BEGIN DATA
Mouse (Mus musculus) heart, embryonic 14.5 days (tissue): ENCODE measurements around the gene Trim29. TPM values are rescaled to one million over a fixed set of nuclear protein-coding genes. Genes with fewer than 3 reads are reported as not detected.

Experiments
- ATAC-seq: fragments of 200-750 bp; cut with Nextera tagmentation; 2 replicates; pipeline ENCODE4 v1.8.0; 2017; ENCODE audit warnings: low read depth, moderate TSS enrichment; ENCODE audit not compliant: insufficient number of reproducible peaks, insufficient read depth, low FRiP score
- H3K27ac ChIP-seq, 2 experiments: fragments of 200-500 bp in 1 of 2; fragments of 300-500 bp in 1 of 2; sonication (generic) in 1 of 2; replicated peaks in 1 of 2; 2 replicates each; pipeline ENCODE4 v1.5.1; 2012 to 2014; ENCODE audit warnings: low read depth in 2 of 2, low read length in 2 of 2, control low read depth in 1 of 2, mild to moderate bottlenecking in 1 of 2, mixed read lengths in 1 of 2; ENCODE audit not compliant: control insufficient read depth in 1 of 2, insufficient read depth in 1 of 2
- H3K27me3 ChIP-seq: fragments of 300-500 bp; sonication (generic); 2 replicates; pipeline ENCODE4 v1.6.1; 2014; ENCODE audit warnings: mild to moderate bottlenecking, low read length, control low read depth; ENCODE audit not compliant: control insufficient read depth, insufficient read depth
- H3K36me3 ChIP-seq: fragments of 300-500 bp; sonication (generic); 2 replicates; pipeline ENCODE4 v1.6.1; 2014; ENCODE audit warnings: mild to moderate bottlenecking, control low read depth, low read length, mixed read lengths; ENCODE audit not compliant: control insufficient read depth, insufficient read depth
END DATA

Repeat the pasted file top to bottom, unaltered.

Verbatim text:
Mouse (Mus musculus) heart, embryonic 14.5 days (tissue): ENCODE measurements around the gene Trim29. TPM values are rescaled to one million over a fixed set of nuclear protein-coding genes. Genes with fewer than 3 reads are reported as not detected.

Experiments
- ATAC-seq: fragments of 200-750 bp; cut with Nextera tagmentation; 2 replicates; pipeline ENCODE4 v1.8.0; 2017; ENCODE audit warnings: low read depth, moderate TSS enrichment; ENCODE audit not compliant: insufficient number of reproducible peaks, insufficient read depth, low FRiP score
- H3K27ac ChIP-seq, 2 experiments: fragments of 200-500 bp in 1 of 2; fragments of 300-500 bp in 1 of 2; sonication (generic) in 1 of 2; replicated peaks in 1 of 2; 2 replicates each; pipeline ENCODE4 v1.5.1; 2012 to 2014; ENCODE audit warnings: low read depth in 2 of 2, low read length in 2 of 2, control low read depth in 1 of 2, mild to moderate bottlenecking in 1 of 2, mixed read lengths in 1 of 2; ENCODE audit not compliant: control insufficient read depth in 1 of 2, insufficient read depth in 1 of 2
- H3K27me3 ChIP-seq: fragments of 300-500 bp; sonication (generic); 2 replicates; pipeline ENCODE4 v1.6.1; 2014; ENCODE audit warnings: mild to moderate bottlenecking, low read length, control low read depth; ENCODE audit not compliant: control insufficient read depth, insufficient read depth
- H3K36me3 ChIP-seq: fragments of 300-500 bp; sonication (generic); 2 replicates; pipeline ENCODE4 v1.6.1; 2014; ENCODE audit warnings: mild to moderate bottlenecking, control low read depth, low read length, mixed read lengths; ENCODE audit not compliant: control insufficient read depth, insufficient read depth